When it comes to mental health there is a question that usually manifests itself on a recurring basis: should I go to a psychologist or a psychiatrist? You know that something is wrong and you feel the need to turn to a specialist, but not everyone is clear about the difference between these two professions and in which cases it is appropriate to resort to one or the other. This is why we explain in detail how to know if you have to go to the psychologist or psychiatrist as well as the difference between the two professions.
- Difference between a psychologist and a psychiatrist.
- What to consider when choosing?
- When to go to the psychologist?
- When to go to the psychiatrist?
Difference between a psychologist and a psychiatrist.
Before even thinking about going to a medical consultation with any of these professionals, it is essential to know the difference between the two in order to take the right step.
- The psychology is the science responsible for the study of perceptions, sensations and mental processes of human beings regarding their social and environmental surroundings. For its part, psychiatry is a branch of medicine in charge of the study, diagnosis and treatment of psychic or mental disorders.
- Based on this, the difference is very clear: psychiatrists are doctors and therefore, in addition to diagnosing, they can initiate drug treatment by prescribing the use of various medications. Psychologists for their part cannot legally prescribe any type of drug and if they suspect that the patient’s condition may require it, they should immediately refer him to a psychiatrist.
- Psychologists carry out consultations and diagnoses based mainly on the behavior and emotions of the individual; therefore, their goal is to help the patient overcome those situations that affect him, trying to obtain the best mental and emotional well-being. For his part, the psychiatrist has a medical approach based on the analysis of the organic aspects that can lead to a mental disorder, his goal is to reduce the symptoms and improve the patient’s life through treatment and appropriate medication.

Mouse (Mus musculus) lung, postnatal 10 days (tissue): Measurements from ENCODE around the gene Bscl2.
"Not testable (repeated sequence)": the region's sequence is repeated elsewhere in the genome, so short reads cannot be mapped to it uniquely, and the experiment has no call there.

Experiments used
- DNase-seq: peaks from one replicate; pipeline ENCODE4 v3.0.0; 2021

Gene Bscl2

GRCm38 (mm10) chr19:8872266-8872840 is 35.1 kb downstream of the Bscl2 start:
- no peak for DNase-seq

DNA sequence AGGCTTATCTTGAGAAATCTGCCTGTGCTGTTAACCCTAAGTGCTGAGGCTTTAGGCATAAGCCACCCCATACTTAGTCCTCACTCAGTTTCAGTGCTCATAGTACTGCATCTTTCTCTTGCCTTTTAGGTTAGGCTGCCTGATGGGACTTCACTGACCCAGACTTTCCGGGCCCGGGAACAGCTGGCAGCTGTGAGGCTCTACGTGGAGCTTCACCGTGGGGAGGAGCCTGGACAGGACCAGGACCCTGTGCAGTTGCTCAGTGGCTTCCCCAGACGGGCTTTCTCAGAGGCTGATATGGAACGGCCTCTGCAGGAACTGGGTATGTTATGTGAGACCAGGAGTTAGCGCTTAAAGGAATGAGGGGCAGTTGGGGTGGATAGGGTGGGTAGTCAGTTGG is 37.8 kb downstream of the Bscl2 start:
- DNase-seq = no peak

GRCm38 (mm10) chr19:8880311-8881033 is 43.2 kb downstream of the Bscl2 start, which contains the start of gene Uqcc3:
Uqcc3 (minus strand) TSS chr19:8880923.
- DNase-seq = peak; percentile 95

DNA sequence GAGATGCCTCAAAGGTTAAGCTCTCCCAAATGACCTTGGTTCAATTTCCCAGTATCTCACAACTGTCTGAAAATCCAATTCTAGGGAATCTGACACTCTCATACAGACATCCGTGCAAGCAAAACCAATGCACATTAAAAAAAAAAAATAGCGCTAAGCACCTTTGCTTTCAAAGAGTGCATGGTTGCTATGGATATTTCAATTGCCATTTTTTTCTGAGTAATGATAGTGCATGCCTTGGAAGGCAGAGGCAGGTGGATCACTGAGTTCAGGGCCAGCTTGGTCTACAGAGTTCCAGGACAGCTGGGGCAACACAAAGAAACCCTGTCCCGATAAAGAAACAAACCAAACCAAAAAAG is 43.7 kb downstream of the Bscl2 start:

- Although there are differences, there are many cases in which both professionals must work together, for example when a patient suffers from depression requiring both guidance to overcome their problem and medication to combat the condition.
What to consider when choosing?
Knowing if you should go to a psychologist, a psychiatrist or simply your family doctor is not always so clear, because sometimes it is important to carry out a complete physical examination to determine if the problem could be emotional, mental or physical. The best thing is that if you feel that something is not going well, you visit your family doctor first. This specialist, evaluating your medical history and the information you provide, will be able to tell you which alternative is the most appropriate.
There are some cases in which the patient may need both specialists, for example in the case of suffering from depression, severe anxiety or bipolar disorder. Despite them there are certain signs that can tell us which of these professionals to choose and we will explain them to you below.
When to go to the psychologist?
There are some situations or signs that may show the need to consult a psychologist, some of them are:
- Having gone through a traumatic situation that generates emotional discomfort.
- Have eating disorders such as bulimia or anorexia.
- Suffering from intense and constant sadness or have frequent negative thoughts.
- Having suicidal or very defeatist thoughts.
- Facing a process in which you want to overcome an addiction, a situation that requires the help of a specialist.
- In the face of any significant emotional lack of control such as excessive stress, difficulty controlling emotions, frequent nervousness, attacks of anger, etc.
When to go to the psychiatrist?
There are also signs or conditions that may reveal the need to visit a psychiatrist, some of them are:
- Severe depression.
- Very pronounced anxiety.
- Frequent panic attacks.
- Suspicion of a mental illness or disorder such as schizophrenia, bipolar disorder, obsessive-compulsive disorder, dementia, psychosis among others.
- Provided that after previously consulting a doctor or psychologist you are referred to this specialist.
This article is merely informative, we do not have the power to prescribe any medical treatment or make any type of diagnosis. We invite you to see a doctor in the case of presenting any type of condition or discomfort.